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How HP is using 3D printing to help fight the coronavirus

HP pledged to use its 3D printing teams to make much-needed hospital supplies to help stop the spread of the coronavirus, officially known as COVID-19.

The tech company has set up a dedicated website for healthcare workers to find a 3D printing partner to create much-needed medical supplies, equipment, or devices. Designs include field respirators, face shields, hands-free door openers, mask adjusters, and more. 

More than 1,000 of these 3D printable parts have already been distributed, with HP working with production partners to continue fulfilling orders, according to the statement.

“HP and our digital manufacturing partners are working non-stop in the battle against this unprecedented virus,” said Enrique Lores, President, and CEO at HP Inc., in a statement. “We are collaborating across borders and industries to identify the parts most in need, validate the designs, and begin 3D printing them.”


Medical facilities or workers can also download free 3D printable design files or request support to develop a specific design on the HP website. Designers or engineers who want to contribute can also use HP’s site to submit their own design concepts or ideas. 

Other companies are lending a hand to produce medical supplies amid nationwide shortages. Fiat Chrysler Automobiles swapped making cars for face masks. The company plans to produce around a million of the masks per month, beginning in the coming weeks.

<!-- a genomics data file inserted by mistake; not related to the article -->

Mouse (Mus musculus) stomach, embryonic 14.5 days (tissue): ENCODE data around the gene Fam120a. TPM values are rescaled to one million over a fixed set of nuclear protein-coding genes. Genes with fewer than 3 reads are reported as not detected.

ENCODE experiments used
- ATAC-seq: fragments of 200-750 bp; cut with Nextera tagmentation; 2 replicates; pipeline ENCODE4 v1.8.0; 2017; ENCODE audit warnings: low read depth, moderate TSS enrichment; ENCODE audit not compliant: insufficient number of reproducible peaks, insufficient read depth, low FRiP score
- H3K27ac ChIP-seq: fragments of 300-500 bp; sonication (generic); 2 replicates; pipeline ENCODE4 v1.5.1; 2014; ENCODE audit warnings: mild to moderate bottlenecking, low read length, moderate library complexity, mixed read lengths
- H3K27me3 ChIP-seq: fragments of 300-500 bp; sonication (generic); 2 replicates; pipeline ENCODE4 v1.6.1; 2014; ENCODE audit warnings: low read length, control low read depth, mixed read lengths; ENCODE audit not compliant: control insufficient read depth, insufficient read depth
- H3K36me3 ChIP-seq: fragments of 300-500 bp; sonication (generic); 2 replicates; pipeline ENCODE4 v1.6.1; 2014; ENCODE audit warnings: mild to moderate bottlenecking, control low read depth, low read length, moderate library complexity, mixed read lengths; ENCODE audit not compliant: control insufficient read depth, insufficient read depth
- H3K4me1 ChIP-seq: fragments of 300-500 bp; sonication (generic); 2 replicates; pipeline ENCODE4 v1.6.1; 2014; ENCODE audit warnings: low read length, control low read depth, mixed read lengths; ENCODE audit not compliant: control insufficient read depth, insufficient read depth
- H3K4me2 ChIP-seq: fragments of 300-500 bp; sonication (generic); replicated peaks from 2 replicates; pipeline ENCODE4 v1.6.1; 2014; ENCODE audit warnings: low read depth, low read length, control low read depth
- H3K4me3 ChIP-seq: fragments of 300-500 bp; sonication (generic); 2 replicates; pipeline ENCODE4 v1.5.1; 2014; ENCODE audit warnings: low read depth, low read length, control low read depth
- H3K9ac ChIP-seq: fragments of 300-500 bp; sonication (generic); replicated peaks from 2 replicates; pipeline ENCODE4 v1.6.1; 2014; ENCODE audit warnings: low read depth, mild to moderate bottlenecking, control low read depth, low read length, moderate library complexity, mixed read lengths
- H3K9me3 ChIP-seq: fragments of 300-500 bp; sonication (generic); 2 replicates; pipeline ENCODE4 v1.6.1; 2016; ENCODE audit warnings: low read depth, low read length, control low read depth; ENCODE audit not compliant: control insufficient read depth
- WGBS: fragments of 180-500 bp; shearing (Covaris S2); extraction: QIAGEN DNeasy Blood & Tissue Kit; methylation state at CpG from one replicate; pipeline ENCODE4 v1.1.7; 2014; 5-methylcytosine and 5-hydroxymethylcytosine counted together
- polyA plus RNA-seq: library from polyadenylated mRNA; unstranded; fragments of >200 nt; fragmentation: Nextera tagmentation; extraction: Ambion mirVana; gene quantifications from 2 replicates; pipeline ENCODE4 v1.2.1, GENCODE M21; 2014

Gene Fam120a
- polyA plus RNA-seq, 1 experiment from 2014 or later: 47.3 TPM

Ford announced this week it would work with 3M and GE Healthcare to produce respirators and ventilators.

Tesla is also reportedly planning to build ventilators for American medical facilities, with similar initiatives recently launched by General Motors and gaming hardware company Razer, among others.

The World Health Organization officially declared the coronavirus a pandemic earlier this month. As of Wednesday, March 25, there are more than 438,000 confirmed cases of the coronavirus worldwide and over 19,600 confirmed deaths, according to an online dashboard that tracks global cases.

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Allison Matyus
Former Digital Trends Contributor
Allison Matyus is a general news reporter at Digital Trends. She covers any and all tech news, including issues around social…
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